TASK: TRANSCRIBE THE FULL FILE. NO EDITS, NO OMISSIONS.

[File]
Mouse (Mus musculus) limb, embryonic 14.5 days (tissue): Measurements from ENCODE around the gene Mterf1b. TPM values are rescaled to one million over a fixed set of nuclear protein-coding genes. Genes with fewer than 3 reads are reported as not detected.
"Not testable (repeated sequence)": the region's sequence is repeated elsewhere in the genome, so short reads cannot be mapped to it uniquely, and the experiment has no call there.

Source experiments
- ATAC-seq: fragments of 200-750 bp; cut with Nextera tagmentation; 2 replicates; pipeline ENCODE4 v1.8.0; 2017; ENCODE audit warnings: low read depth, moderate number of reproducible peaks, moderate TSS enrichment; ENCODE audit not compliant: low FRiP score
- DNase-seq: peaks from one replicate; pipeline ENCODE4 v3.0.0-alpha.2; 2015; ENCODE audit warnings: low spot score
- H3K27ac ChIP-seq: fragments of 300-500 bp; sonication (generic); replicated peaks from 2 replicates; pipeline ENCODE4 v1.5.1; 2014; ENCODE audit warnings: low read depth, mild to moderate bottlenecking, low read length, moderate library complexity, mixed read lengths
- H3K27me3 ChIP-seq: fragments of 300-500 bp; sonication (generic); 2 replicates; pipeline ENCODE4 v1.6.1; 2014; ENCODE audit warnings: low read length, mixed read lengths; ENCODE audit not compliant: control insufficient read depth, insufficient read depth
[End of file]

Mouse (Mus musculus) limb, embryonic 14.5 days (tissue): Measurements from ENCODE around the gene Mterf1b. TPM values are rescaled to one million over a fixed set of nuclear protein-coding genes. Genes with fewer than 3 reads are reported as not detected.
"Not testable (repeated sequence)": the region's sequence is repeated elsewhere in the genome, so short reads cannot be mapped to it uniquely, and the experiment has no call there.

Source experiments
- ATAC-seq: fragments of 200-750 bp; cut with Nextera tagmentation; 2 replicates; pipeline ENCODE4 v1.8.0; 2017; ENCODE audit warnings: low read depth, moderate number of reproducible peaks, moderate TSS enrichment; ENCODE audit not compliant: low FRiP score
- DNase-seq: peaks from one replicate; pipeline ENCODE4 v3.0.0-alpha.2; 2015; ENCODE audit warnings: low spot score
- H3K27ac ChIP-seq: fragments of 300-500 bp; sonication (generic); replicated peaks from 2 replicates; pipeline ENCODE4 v1.5.1; 2014; ENCODE audit warnings: low read depth, mild to moderate bottlenecking, low read length, moderate library complexity, mixed read lengths
- H3K27me3 ChIP-seq: fragments of 300-500 bp; sonication (generic); 2 replicates; pipeline ENCODE4 v1.6.1; 2014; ENCODE audit warnings: low read length, mixed read lengths; ENCODE audit not compliant: control insufficient read depth, insufficient read depth